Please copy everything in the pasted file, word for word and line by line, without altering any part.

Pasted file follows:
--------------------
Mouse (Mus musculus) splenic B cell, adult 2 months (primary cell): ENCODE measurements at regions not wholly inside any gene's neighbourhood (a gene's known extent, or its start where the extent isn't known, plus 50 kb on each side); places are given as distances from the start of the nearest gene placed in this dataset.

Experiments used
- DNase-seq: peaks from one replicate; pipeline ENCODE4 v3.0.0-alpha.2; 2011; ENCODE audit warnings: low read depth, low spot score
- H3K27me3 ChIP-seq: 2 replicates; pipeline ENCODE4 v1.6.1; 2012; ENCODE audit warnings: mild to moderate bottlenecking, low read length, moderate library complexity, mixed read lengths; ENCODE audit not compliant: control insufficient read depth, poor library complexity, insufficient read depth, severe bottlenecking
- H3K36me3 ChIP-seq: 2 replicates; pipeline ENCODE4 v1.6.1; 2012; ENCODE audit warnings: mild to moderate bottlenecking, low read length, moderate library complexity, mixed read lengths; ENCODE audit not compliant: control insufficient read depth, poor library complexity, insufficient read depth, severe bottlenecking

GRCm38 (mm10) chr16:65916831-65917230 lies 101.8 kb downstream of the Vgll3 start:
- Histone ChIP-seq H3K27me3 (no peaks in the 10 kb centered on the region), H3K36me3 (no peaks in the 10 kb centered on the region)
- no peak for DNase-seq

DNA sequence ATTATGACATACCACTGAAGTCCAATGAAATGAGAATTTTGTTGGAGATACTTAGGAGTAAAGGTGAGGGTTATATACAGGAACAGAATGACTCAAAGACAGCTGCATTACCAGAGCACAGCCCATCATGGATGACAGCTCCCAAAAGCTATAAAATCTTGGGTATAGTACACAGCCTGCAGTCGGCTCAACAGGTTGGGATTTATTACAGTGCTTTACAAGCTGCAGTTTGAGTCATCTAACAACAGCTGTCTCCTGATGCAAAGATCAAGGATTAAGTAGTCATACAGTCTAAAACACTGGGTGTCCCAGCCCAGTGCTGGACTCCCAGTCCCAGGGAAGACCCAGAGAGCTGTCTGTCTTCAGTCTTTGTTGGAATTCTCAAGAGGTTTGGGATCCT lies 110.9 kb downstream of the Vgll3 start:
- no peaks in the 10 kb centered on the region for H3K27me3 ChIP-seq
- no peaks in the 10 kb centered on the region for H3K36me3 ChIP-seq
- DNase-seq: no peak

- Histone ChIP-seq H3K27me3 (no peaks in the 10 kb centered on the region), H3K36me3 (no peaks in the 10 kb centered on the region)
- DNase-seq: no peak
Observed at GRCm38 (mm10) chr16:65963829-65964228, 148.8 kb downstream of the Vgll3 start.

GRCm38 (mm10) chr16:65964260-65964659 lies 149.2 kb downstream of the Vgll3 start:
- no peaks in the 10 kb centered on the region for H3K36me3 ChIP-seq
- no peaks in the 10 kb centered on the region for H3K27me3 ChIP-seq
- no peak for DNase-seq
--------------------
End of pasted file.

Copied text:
Mouse (Mus musculus) splenic B cell, adult 2 months (primary cell): ENCODE measurements at regions not wholly inside any gene's neighbourhood (a gene's known extent, or its start where the extent isn't known, plus 50 kb on each side); places are given as distances from the start of the nearest gene placed in this dataset.

Experiments used
- DNase-seq: peaks from one replicate; pipeline ENCODE4 v3.0.0-alpha.2; 2011; ENCODE audit warnings: low read depth, low spot score
- H3K27me3 ChIP-seq: 2 replicates; pipeline ENCODE4 v1.6.1; 2012; ENCODE audit warnings: mild to moderate bottlenecking, low read length, moderate library complexity, mixed read lengths; ENCODE audit not compliant: control insufficient read depth, poor library complexity, insufficient read depth, severe bottlenecking
- H3K36me3 ChIP-seq: 2 replicates; pipeline ENCODE4 v1.6.1; 2012; ENCODE audit warnings: mild to moderate bottlenecking, low read length, moderate library complexity, mixed read lengths; ENCODE audit not compliant: control insufficient read depth, poor library complexity, insufficient read depth, severe bottlenecking

GRCm38 (mm10) chr16:65916831-65917230 lies 101.8 kb downstream of the Vgll3 start:
- Histone ChIP-seq H3K27me3 (no peaks in the 10 kb centered on the region), H3K36me3 (no peaks in the 10 kb centered on the region)
- no peak for DNase-seq

DNA sequence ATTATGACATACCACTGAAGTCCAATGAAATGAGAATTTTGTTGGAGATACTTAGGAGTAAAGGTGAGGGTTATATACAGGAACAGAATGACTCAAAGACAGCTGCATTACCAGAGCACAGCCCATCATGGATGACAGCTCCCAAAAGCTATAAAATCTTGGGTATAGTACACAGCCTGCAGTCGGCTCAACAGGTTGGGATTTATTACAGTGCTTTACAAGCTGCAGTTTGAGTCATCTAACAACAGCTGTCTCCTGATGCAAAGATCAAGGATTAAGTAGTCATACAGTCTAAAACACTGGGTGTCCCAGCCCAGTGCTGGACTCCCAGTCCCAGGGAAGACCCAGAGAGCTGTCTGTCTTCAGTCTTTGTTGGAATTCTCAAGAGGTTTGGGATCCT lies 110.9 kb downstream of the Vgll3 start:
- no peaks in the 10 kb centered on the region for H3K27me3 ChIP-seq
- no peaks in the 10 kb centered on the region for H3K36me3 ChIP-seq
- DNase-seq: no peak

- Histone ChIP-seq H3K27me3 (no peaks in the 10 kb centered on the region), H3K36me3 (no peaks in the 10 kb centered on the region)
- DNase-seq: no peak
Observed at GRCm38 (mm10) chr16:65963829-65964228, 148.8 kb downstream of the Vgll3 start.

GRCm38 (mm10) chr16:65964260-65964659 lies 149.2 kb downstream of the Vgll3 start:
- no peaks in the 10 kb centered on the region for H3K36me3 ChIP-seq
- no peaks in the 10 kb centered on the region for H3K27me3 ChIP-seq
- no peak for DNase-seq